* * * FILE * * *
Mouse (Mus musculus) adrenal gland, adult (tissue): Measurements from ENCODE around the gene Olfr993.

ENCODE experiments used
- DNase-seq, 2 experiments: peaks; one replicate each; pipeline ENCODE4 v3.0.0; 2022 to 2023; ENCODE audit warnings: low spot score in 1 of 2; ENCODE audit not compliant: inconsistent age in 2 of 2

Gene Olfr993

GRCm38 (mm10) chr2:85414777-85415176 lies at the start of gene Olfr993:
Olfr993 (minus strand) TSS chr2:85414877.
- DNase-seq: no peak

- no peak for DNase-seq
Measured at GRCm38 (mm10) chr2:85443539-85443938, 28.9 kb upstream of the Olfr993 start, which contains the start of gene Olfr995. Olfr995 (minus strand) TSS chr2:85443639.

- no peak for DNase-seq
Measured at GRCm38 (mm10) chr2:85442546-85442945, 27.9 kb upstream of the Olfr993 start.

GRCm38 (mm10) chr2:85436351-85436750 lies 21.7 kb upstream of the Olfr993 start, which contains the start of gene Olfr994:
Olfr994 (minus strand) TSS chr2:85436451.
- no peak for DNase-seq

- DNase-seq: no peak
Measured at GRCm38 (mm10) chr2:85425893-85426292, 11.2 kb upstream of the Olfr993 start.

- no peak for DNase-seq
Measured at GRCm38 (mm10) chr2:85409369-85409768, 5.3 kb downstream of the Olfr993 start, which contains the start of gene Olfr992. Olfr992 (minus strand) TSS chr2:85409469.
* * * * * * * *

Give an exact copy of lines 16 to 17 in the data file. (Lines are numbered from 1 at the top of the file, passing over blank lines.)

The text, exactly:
Measured at GRCm38 (mm10) chr2:85425893-85426292, 11.2 kb upstream of the Olfr993 start.

- no peak for DNase-seq